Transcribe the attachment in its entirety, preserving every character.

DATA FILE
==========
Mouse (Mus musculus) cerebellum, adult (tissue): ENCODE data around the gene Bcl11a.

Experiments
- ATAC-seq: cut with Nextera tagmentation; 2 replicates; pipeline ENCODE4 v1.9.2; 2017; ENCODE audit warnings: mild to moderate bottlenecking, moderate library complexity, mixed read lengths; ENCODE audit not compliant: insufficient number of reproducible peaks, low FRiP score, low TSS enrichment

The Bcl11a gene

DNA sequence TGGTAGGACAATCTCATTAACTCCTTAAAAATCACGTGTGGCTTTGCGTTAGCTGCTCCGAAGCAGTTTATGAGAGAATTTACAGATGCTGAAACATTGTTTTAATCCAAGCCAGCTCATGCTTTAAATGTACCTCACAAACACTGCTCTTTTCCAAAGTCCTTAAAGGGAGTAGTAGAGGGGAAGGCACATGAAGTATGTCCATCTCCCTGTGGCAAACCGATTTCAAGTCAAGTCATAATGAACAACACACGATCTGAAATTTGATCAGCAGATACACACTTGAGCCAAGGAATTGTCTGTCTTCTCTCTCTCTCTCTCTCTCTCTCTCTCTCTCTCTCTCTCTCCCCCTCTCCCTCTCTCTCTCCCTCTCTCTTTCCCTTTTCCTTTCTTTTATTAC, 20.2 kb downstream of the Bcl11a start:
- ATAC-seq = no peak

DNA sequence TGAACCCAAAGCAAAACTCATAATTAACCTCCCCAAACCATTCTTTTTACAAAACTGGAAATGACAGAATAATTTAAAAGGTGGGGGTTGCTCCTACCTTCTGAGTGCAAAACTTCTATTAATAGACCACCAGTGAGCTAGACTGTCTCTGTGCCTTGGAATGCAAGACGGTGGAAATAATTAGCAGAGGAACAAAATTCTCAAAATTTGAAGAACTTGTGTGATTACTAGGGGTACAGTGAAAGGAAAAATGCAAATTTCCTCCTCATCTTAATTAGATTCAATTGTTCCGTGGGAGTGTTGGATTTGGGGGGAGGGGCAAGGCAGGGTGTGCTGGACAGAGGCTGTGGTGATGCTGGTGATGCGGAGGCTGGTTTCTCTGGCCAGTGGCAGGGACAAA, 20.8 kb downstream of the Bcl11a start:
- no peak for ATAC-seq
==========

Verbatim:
Mouse (Mus musculus) cerebellum, adult (tissue): ENCODE data around the gene Bcl11a.

Experiments
- ATAC-seq: cut with Nextera tagmentation; 2 replicates; pipeline ENCODE4 v1.9.2; 2017; ENCODE audit warnings: mild to moderate bottlenecking, moderate library complexity, mixed read lengths; ENCODE audit not compliant: insufficient number of reproducible peaks, low FRiP score, low TSS enrichment

The Bcl11a gene

DNA sequence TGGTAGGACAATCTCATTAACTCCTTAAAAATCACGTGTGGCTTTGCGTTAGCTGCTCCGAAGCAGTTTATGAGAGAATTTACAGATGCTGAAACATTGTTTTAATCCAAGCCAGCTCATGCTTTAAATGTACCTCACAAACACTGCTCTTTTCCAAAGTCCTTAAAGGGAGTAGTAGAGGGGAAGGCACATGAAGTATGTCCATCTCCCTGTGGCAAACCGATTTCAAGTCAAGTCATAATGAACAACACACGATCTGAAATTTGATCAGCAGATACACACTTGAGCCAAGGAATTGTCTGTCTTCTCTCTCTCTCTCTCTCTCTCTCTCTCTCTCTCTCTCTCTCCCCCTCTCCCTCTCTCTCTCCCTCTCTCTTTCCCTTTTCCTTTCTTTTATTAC, 20.2 kb downstream of the Bcl11a start:
- ATAC-seq = no peak

DNA sequence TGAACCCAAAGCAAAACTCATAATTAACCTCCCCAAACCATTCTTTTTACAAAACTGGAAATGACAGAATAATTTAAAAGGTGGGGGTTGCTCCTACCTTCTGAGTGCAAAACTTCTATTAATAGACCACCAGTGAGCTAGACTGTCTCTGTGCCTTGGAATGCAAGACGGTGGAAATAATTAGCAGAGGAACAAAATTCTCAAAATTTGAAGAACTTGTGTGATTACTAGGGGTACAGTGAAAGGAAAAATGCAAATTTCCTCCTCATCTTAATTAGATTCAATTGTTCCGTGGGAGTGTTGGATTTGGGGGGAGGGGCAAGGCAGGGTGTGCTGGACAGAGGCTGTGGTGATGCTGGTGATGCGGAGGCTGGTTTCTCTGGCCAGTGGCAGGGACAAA, 20.8 kb downstream of the Bcl11a start:
- no peak for ATAC-seq